If you are concerned about the quality of the recreational drugs you are going to ingest, it would make sense to stick with the upscale, commercialized downtown raves, which might cost $35 or more but are at least a bit more clean and a bit less scary. At these raves you will probably feel more sanitary. At raves out in the Valley, or closer to the desert, you are more likely to end up with non-MDMA ingredients in your $20 pill.

To make matters more complicated, eating a tablet of pure ecstasy, some claim, is sometimes actually worse for you than eating one with some filler that is less neurotoxic than MDMA. Most opioids probably cause less mean brain damage than MDMA, and the cold medication DXM (dextromethorphan, a common East Coast "E" pill filler) is much less toxic.

A well-established fact most people continue to ignore is that chronic use of MDMA can indeed burn neurobiological holes in your brain. Recently a report was published of a male in his early 20s who had claimed to have done well over 200 "hits" of ecstasy since age 15. Due to MDMA's neurodegenerative capabilities, he became severely stricken with insomnia, depression, social isolation and had experienced so much jaw clenching (a common side effect of stimulants) that neurons projecting to his jawbone became non-functional.

Instead of injecting rats with amphetamines to mimic psychosis (a practice common in the experimental development of antipsychotic medications), most behavioral scientists now use MDMA to mimic psychosis in drug trials. They believe that MDMA-administered rats behaviorally mimic the psychosis seen in schizophrenia with more accuracy than with any other agent of the classical stimulant smorgasbord. If the damage normally caused by MDMA in a rat brain can be reversed by an experimental medication, it is considered to be successful – at least in rats.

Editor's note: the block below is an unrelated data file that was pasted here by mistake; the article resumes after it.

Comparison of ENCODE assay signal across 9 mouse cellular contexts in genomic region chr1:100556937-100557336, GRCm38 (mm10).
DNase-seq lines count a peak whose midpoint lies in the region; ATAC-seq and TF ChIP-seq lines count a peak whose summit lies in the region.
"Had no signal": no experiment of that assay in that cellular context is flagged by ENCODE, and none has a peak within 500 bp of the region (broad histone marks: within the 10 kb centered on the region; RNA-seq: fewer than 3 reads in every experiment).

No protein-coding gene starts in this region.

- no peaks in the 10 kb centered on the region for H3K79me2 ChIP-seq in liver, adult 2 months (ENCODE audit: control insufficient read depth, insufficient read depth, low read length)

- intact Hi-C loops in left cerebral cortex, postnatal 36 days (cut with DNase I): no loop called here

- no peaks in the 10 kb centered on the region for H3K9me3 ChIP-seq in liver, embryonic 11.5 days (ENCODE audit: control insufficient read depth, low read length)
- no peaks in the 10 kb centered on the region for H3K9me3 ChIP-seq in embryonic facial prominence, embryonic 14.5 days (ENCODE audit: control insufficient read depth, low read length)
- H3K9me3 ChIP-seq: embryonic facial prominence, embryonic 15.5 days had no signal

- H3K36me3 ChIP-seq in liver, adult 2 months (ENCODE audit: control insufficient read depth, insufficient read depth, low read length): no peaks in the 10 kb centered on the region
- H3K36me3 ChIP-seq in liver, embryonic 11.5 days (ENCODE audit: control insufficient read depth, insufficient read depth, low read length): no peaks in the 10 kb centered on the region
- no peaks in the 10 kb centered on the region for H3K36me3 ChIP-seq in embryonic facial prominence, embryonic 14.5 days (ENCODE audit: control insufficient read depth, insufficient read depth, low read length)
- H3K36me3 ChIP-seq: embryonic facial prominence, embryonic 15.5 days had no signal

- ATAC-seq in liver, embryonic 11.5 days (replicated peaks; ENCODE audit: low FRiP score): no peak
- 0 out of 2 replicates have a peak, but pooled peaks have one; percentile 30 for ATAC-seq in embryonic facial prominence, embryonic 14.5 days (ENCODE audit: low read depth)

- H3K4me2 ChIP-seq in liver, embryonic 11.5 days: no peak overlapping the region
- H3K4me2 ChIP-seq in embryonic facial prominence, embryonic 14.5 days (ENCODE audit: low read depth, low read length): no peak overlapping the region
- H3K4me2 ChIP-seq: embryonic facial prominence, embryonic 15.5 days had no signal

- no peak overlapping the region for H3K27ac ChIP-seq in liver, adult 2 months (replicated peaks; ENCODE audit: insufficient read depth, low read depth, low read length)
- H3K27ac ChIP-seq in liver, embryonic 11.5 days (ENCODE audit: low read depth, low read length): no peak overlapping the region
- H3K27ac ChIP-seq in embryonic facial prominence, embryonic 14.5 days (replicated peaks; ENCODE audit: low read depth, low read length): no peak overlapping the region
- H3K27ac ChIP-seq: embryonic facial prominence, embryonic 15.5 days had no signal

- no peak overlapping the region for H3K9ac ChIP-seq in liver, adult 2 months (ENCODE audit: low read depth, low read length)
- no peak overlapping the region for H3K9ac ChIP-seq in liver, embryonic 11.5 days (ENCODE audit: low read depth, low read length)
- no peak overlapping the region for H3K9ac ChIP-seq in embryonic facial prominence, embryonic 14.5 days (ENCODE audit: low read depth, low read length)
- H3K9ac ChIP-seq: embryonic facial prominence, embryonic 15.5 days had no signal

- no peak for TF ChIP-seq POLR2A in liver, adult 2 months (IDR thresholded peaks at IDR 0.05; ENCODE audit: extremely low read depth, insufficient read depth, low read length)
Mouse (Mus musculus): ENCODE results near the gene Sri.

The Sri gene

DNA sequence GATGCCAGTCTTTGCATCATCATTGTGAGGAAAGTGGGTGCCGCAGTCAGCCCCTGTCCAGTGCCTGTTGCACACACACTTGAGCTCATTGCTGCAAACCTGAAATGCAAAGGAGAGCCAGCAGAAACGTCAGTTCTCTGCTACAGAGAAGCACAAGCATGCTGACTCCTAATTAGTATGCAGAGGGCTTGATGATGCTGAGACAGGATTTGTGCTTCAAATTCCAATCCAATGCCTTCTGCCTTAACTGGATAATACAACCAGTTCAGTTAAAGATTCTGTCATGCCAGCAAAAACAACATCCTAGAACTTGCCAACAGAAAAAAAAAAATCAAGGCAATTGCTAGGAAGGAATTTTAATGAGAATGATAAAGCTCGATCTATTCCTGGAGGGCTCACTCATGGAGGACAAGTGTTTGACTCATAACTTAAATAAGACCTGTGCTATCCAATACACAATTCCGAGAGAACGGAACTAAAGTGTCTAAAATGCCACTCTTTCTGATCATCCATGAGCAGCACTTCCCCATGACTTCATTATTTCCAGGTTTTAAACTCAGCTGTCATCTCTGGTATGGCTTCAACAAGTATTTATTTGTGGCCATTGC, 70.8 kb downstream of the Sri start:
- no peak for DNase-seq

It is true, however, that they give these lab rats enough "E" to turn them into Richard Simmons, usually way more than the human equivalent of a normal dose or two. Nobody would expect you to spell your own name if you did as much "E" as these rats do. But the fact remains that ecstasy is indeed capable of causing neuronal cell degeneration, or brain damage if you prefer.

To avoid closing on a depressing note, here are some health tips for you who have already made up your mind about your next "experience:"

1) Drink plenty of water. I know you've heard it before, and you might not feel thirsty, but do it! "E" uses up the moisture in your body quicker than you would think – and you can never drink too much water.

2) Stay cool. Try and break from the heat of the middle of the dance floor every once and a while, as there is a direct correlation between body temperature and the neurodegenerative effects of ecstasy.

3.) Don't push it too hard. Even though you might feel as physically dominant as The Rock, take a moment to rest every once and a while, otherwise you might regret it the next day. Remember, the next day always comes! Even if you feel on top of the world, you eventually will have to come back down, and recreational drugs tend to follow Newton's law that for every high there is an equal and opposite low. Also, serotonin-replenishing chemicals such as 5-HTP and some antidepressants do help quell ecstasy's sometimes devastating hangover.

So with these tidbits I send you back out into the real world, hopefully a bit more confident or at least a bit more informed. Let the raves begin!